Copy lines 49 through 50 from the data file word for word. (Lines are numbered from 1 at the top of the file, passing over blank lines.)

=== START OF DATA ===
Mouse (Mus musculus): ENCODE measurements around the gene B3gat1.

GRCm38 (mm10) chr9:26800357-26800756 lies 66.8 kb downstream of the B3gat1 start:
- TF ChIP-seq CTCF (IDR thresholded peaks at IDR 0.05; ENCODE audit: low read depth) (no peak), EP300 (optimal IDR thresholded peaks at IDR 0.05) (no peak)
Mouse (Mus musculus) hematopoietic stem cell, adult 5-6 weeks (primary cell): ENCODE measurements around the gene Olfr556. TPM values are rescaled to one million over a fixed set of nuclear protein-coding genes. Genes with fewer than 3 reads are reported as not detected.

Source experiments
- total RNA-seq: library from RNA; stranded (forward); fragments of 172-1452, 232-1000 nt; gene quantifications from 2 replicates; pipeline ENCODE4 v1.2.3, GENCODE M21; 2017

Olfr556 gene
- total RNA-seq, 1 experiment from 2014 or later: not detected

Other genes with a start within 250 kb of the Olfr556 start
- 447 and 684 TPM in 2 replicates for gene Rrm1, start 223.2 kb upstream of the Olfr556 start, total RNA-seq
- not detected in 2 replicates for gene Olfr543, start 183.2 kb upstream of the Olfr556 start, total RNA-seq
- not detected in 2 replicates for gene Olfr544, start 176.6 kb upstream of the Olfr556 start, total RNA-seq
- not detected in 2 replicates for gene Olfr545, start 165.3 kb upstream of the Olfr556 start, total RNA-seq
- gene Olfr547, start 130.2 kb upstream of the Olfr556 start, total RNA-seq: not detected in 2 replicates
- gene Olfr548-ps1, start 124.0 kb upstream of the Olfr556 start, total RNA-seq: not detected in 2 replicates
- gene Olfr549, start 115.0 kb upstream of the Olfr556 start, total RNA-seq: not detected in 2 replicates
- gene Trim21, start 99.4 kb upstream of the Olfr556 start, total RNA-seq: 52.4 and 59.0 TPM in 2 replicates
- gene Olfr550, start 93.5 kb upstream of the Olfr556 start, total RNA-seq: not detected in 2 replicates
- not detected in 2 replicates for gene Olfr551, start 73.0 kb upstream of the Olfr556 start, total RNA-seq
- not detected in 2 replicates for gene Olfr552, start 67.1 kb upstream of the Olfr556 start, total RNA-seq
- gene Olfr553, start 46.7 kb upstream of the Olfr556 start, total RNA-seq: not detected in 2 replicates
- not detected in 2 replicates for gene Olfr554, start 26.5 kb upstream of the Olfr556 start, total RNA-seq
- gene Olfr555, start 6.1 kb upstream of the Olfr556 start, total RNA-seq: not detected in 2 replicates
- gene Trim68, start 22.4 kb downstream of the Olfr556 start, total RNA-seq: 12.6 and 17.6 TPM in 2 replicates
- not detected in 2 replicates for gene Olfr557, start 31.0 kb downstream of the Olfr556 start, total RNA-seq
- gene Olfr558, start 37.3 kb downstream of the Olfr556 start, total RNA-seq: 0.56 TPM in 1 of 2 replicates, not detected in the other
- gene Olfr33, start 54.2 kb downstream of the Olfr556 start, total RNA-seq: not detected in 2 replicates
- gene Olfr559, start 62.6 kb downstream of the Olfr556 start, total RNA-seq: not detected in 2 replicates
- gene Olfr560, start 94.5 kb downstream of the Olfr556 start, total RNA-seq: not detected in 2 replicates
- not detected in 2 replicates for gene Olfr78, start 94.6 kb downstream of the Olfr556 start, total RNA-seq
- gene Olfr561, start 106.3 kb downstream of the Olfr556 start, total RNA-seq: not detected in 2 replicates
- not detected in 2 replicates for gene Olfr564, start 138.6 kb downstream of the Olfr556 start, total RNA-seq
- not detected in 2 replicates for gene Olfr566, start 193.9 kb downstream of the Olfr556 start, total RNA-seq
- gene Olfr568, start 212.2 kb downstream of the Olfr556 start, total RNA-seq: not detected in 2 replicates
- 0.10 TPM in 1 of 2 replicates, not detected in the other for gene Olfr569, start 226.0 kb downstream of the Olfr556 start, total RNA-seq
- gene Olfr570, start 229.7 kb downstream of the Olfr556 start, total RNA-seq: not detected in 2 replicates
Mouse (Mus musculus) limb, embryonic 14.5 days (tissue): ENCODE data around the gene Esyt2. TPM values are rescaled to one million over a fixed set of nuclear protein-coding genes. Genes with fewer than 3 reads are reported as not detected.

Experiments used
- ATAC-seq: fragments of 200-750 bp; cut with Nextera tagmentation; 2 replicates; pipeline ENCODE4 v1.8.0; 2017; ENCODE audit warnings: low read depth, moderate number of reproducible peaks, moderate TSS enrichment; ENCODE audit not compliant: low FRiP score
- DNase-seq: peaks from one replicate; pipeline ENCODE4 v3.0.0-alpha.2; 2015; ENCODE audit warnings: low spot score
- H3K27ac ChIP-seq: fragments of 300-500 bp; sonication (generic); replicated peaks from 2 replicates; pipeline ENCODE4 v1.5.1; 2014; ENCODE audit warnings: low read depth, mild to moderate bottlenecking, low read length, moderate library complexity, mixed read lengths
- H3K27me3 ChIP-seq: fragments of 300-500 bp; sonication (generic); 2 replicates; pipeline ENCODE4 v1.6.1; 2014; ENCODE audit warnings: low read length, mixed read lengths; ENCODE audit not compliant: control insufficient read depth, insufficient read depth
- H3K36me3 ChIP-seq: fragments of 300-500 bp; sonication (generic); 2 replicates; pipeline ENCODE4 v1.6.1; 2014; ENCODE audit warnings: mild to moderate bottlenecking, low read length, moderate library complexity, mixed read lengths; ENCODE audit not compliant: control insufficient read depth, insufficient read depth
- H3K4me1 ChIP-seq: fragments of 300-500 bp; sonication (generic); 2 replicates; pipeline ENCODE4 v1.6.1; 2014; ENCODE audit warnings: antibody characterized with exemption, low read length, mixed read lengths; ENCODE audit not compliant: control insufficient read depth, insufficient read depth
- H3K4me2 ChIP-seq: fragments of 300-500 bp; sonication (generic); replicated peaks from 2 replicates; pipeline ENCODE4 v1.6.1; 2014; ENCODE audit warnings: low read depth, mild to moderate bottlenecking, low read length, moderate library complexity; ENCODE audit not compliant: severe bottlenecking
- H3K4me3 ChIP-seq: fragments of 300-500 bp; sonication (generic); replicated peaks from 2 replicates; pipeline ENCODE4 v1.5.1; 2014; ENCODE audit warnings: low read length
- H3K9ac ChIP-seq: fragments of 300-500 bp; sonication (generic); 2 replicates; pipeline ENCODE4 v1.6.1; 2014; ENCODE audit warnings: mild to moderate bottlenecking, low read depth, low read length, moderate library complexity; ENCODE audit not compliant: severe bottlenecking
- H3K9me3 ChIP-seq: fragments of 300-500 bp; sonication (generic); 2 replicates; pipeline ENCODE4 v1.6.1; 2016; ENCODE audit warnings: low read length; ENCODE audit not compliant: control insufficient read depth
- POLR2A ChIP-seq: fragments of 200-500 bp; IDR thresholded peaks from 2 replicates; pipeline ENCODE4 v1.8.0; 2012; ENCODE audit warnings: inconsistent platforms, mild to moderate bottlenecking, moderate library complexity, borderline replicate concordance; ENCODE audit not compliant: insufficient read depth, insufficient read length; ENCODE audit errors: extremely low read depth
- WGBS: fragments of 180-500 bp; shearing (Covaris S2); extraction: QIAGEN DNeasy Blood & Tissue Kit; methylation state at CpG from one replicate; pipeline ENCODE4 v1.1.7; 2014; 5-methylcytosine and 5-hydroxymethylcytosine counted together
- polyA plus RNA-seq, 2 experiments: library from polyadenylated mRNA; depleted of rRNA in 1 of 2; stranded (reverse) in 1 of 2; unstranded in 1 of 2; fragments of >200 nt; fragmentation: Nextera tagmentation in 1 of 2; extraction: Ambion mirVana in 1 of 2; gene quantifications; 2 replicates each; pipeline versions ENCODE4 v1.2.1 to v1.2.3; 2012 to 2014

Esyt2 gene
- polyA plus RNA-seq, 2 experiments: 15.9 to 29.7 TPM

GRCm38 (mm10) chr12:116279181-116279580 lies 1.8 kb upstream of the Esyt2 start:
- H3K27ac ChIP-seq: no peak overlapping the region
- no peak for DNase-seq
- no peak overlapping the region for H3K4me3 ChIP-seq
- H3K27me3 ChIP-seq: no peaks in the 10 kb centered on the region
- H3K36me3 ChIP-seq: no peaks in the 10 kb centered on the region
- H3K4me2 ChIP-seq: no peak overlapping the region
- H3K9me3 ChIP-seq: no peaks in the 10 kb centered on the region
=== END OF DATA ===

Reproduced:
- POLR2A ChIP-seq: fragments of 200-500 bp; IDR thresholded peaks from 2 replicates; pipeline ENCODE4 v1.8.0; 2012; ENCODE audit warnings: inconsistent platforms, mild to moderate bottlenecking, moderate library complexity, borderline replicate concordance; ENCODE audit not compliant: insufficient read depth, insufficient read length; ENCODE audit errors: extremely low read depth
- WGBS: fragments of 180-500 bp; shearing (Covaris S2); extraction: QIAGEN DNeasy Blood & Tissue Kit; methylation state at CpG from one replicate; pipeline ENCODE4 v1.1.7; 2014; 5-methylcytosine and 5-hydroxymethylcytosine counted together